More patients across the country have been left stranded as the strike by Nurses, Midwives and other Health Service Providers enters day two.
The strike took full flight Monday, September 21, despite an Interlocutory Injunction secured by the National Labour Commission (NLC) to prevent the action.
The striking health workers are demanding better working conditions such as transport and other allowances.
Some departments in hospitals have to be closed down, while in some cases, doctors who are already over stretched have to take up extra duties.
Meanwhile, the Africa Centre for Health Policy Research and Analysis, a Policy Think Tank on health, says the timing of the strike by the Ghana Registered Nurses and Midwives Association, is wrong.
This is because the country is still battling COVID-19 and needs the services of health workers to survive the pandemic.
Executive Director of the Center, Dr. Thomas Anaba, said Government’s approach to the matter, should be persuasive. He appealed to the health workers to resume work taking into consideration, the COVID-19 pandemic.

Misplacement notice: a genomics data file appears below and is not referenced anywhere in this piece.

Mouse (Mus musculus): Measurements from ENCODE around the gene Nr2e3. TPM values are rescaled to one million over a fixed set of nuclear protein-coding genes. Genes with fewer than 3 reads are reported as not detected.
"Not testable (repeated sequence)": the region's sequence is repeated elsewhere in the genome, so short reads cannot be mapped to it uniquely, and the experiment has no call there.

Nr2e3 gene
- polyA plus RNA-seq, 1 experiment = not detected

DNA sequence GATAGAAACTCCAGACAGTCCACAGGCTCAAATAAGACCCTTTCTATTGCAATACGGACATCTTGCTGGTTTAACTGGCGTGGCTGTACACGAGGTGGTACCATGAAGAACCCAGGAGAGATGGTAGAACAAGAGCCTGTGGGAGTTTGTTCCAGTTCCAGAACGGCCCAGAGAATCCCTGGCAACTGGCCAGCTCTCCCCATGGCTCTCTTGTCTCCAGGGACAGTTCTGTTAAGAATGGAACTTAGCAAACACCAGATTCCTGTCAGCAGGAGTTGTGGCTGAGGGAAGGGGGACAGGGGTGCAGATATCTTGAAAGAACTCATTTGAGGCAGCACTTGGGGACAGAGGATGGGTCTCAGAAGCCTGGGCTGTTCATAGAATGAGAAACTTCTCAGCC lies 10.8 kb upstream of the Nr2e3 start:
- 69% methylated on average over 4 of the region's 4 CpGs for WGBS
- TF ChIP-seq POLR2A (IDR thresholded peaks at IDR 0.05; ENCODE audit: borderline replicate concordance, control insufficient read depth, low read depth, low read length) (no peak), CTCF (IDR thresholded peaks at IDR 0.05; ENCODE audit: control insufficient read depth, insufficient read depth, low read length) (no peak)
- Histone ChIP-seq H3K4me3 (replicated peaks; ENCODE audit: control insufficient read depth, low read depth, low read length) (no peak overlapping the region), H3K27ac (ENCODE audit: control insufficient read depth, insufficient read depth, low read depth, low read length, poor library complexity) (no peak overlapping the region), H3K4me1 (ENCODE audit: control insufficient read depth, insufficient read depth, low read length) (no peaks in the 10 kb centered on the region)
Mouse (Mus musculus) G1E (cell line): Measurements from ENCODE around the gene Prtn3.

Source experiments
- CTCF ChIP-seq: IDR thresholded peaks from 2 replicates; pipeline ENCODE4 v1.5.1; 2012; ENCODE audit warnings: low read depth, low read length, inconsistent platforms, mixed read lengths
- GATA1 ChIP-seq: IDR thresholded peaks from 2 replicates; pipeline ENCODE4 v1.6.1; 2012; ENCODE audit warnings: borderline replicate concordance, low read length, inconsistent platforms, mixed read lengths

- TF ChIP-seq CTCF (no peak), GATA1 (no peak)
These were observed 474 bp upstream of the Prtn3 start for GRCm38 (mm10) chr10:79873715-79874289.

In a related development, Labour Expert, Charles Bawaduah, says parties involved in the Nurses and other Allied Health Workers strike have not handled the issues well.
He told GBC’s Radio Ghana, the Fair Wages and Salaries Commission, acting on behalf of Government, should have put in measures to solve the problem before it escalated to the point, where the health workers resorted to strike.
His comment comes on the back of an ultimatum by the National Labour Commission to the Ghana Registered Nurses and Midwives Association to resume work or face dismissal.
Mr Bawaduah said issues of labour need to be handled with tact, especially given that nurses belong to the Essential Services Category.
Mr. Bawaduah said the National Labour Commission does not have the mandate and powers to dismiss any worker, instead, it should listen to the aggrieved Health Workers and resolve issues concerning their Conditions of Service.